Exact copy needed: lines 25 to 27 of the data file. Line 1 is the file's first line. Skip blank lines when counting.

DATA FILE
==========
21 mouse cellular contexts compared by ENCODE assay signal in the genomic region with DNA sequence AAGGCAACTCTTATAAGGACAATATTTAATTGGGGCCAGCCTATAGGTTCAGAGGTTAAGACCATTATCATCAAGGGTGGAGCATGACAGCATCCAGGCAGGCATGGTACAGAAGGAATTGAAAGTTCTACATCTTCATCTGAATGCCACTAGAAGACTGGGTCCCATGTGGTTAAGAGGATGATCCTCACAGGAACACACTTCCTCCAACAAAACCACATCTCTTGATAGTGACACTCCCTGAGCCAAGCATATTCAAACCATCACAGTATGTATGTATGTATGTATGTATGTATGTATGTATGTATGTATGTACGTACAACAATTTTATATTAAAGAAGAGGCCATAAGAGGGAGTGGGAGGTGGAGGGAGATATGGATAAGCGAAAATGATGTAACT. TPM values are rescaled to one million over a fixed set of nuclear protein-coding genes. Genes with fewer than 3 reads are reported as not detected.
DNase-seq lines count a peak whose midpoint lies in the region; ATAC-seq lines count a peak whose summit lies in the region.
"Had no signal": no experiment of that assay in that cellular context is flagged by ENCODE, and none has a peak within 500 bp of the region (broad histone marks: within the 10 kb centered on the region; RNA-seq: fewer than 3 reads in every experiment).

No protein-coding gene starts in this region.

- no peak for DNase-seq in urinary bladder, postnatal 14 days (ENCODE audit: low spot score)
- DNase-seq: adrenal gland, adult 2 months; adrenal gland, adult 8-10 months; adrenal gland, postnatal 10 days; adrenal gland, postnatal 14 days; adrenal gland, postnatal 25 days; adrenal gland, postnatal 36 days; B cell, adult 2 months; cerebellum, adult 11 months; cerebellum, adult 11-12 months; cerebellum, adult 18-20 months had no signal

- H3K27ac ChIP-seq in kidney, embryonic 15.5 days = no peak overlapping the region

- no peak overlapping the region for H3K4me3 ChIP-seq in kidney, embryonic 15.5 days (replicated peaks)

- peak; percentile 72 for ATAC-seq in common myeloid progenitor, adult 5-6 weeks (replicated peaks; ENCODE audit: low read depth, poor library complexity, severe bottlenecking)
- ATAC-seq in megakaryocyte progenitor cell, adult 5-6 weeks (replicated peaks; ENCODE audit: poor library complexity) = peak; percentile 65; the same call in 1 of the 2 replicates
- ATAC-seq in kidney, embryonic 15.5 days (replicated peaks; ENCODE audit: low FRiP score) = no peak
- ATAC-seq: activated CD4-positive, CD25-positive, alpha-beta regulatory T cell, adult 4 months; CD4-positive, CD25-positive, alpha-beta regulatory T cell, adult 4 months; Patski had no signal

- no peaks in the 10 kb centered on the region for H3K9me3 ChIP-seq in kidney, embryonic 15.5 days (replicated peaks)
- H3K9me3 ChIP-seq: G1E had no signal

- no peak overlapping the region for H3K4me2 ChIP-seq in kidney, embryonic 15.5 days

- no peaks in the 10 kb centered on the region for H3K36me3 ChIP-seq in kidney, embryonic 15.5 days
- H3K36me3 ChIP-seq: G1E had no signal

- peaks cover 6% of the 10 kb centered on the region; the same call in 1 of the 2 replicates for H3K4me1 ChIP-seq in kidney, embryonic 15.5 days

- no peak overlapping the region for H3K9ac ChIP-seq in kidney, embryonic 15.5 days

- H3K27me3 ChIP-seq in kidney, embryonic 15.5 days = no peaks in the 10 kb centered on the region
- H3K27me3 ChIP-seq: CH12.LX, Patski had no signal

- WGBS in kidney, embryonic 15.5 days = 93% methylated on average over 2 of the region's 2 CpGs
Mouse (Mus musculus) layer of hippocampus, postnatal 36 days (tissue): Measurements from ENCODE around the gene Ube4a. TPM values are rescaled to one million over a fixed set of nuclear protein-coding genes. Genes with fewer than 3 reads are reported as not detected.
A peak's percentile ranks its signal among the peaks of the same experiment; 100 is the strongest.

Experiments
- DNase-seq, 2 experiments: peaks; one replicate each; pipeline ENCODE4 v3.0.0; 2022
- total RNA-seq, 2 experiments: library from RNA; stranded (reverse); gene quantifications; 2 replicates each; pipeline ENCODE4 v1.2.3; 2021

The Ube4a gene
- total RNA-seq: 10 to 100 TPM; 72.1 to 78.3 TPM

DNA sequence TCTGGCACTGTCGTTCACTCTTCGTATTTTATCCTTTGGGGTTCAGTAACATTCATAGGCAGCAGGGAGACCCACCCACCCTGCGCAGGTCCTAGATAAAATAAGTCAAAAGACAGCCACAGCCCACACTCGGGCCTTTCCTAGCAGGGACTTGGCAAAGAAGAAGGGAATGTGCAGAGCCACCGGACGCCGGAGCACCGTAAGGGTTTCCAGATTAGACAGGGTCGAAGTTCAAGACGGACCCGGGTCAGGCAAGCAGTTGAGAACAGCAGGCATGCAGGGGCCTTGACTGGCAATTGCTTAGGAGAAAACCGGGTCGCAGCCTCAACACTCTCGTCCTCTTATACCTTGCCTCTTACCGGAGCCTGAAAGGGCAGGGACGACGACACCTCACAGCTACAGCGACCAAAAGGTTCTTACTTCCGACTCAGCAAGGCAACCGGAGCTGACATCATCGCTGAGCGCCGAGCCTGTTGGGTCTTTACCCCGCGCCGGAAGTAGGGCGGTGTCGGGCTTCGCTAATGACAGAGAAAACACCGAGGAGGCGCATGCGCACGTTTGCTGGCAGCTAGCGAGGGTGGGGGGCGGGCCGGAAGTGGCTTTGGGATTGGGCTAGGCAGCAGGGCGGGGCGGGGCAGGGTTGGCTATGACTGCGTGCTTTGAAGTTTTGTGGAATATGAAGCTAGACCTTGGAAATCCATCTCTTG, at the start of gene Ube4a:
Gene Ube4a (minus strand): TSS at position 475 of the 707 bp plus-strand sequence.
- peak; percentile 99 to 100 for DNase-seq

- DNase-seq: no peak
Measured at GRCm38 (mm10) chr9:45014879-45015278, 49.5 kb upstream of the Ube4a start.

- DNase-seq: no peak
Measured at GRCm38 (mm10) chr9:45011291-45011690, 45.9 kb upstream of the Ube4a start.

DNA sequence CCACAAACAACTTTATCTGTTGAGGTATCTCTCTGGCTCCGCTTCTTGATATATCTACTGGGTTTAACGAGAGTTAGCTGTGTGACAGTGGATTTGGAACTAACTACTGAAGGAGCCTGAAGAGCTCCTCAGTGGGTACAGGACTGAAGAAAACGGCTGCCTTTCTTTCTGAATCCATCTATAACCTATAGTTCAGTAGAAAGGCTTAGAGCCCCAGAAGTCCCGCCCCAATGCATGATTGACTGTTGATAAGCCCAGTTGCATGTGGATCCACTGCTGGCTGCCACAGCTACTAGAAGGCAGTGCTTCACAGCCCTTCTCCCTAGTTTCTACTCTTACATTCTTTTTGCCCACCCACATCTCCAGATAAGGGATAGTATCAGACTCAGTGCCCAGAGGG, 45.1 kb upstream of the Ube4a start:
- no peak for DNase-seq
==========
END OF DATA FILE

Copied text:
Experiments
- DNase-seq, 2 experiments: peaks; one replicate each; pipeline ENCODE4 v3.0.0; 2022
- total RNA-seq, 2 experiments: library from RNA; stranded (reverse); gene quantifications; 2 replicates each; pipeline ENCODE4 v1.2.3; 2021